Samantha Beckett may appear to be the typical, aimless teenage schoolgirl who doesn’t know what to do with her life, but there is more going on in her life than meets the eye. Not only does she have a troubled home life with her mother and stepfather, she also has to contend with the traumatic baggage―both psychological and physical―of having survived the car crash that claimed the life of her father; a car crash that she knows wasn’t really an accident. This conviction eventually inspires Sam to pursue her true calling in life. After she is persuaded by her best friend to complete a private investigators course, to become a qualified P.I., Sam is roped into taking on a seemingly innocuous case, little suspecting there is a greater conspiracy at play―one that will not only lead her to the truth about her father, but also put her life, and the lives of those around her, in danger.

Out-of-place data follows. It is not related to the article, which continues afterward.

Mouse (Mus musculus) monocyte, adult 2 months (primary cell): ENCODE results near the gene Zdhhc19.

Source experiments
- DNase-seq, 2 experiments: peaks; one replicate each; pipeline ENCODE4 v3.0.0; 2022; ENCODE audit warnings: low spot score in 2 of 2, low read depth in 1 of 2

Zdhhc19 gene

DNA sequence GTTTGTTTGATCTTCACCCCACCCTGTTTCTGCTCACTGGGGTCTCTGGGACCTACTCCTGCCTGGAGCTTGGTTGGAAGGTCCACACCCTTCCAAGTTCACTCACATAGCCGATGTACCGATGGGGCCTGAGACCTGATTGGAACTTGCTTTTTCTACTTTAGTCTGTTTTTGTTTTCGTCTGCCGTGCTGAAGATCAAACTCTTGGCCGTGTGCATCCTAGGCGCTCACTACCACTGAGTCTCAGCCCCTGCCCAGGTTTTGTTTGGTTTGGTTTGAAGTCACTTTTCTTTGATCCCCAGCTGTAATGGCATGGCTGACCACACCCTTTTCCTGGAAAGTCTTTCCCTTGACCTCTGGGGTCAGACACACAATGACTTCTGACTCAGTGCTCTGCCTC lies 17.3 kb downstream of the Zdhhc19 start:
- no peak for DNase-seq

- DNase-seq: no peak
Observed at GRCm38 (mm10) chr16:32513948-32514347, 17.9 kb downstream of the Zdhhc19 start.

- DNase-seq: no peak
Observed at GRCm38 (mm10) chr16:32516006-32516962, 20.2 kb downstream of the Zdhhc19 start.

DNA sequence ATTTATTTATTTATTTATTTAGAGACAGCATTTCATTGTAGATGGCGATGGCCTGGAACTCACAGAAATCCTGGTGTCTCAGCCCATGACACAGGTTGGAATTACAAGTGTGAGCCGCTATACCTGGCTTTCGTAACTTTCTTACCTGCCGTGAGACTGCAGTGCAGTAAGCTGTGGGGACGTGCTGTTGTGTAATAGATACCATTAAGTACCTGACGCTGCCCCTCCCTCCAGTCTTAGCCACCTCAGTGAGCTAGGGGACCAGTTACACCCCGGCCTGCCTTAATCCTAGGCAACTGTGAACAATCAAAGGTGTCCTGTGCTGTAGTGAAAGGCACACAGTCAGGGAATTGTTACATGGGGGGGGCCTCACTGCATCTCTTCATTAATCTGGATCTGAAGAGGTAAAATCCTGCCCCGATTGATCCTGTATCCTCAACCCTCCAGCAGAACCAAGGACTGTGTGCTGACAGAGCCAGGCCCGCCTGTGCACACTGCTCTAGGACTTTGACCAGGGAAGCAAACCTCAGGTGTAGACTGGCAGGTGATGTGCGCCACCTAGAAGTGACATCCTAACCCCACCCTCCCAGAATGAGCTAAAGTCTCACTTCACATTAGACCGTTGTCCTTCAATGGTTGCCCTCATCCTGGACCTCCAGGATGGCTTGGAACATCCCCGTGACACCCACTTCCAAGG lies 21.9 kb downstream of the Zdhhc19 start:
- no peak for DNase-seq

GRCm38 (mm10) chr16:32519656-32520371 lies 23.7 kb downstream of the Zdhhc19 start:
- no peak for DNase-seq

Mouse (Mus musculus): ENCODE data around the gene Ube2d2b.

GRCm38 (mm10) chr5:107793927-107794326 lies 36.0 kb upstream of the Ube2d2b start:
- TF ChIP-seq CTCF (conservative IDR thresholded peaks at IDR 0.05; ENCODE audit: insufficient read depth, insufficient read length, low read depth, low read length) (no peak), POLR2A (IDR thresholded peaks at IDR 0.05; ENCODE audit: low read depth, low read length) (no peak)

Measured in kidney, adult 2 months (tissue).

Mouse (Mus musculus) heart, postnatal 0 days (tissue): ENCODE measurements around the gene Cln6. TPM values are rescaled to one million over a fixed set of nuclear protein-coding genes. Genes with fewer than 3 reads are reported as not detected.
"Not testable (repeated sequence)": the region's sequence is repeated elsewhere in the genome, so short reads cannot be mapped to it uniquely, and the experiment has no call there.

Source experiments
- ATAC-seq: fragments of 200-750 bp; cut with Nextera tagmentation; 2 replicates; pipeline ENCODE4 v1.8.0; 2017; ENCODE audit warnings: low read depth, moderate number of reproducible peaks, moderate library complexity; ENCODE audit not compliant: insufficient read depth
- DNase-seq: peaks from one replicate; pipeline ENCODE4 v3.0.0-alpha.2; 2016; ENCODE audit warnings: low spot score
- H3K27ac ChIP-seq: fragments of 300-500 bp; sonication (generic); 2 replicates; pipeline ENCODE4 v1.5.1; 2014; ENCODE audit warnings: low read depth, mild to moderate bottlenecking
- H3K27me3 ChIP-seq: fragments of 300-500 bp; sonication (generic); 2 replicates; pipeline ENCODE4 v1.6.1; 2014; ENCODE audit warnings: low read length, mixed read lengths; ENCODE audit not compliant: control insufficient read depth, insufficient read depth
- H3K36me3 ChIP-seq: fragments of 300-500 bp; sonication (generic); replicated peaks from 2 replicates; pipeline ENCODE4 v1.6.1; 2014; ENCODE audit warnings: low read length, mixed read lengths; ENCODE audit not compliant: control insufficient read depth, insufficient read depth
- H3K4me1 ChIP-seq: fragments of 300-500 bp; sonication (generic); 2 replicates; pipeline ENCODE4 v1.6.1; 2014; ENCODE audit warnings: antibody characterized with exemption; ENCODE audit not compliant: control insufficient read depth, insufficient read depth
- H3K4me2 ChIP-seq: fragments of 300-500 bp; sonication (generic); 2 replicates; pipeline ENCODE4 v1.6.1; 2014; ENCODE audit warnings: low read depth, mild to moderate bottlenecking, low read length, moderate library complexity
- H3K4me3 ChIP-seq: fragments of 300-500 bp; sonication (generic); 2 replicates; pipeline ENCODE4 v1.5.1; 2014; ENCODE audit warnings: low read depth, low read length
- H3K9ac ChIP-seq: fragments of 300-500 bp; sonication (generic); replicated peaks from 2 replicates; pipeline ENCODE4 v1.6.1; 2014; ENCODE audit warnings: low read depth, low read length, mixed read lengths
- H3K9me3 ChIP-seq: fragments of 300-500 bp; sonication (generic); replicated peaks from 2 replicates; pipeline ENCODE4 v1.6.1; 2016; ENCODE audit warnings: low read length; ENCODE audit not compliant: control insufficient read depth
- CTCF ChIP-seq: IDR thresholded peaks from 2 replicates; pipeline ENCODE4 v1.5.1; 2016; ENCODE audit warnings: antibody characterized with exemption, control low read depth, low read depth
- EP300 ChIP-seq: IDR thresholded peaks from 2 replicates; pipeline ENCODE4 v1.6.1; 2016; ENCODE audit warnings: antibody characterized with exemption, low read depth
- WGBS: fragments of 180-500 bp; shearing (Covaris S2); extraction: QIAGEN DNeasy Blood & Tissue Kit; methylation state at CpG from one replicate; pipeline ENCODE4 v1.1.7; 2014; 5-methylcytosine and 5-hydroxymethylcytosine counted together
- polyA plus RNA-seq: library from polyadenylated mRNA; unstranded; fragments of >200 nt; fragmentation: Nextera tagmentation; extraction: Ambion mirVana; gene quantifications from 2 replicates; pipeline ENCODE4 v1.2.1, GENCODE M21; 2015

I originally intended to do an #SPFBO update about the elimination of The Exercise Of Vital Powers from the competition at the semi-final stage, but now I’m going to delay it until tomorrow. Instead, today’s impromptu blog post is a book recommendation for a novel I read last month that greatly exceeded my expectations. The book in question is Just Breathe, an urban fantasy/paranormal romance tale by Sarah Doughty, for which I posted an in depth review earlier today on my book blog Another World, so please go and check it out. I can tell you right off the bat that this book really made an impression on me. As a result, I would love for more people to discover the book and the author.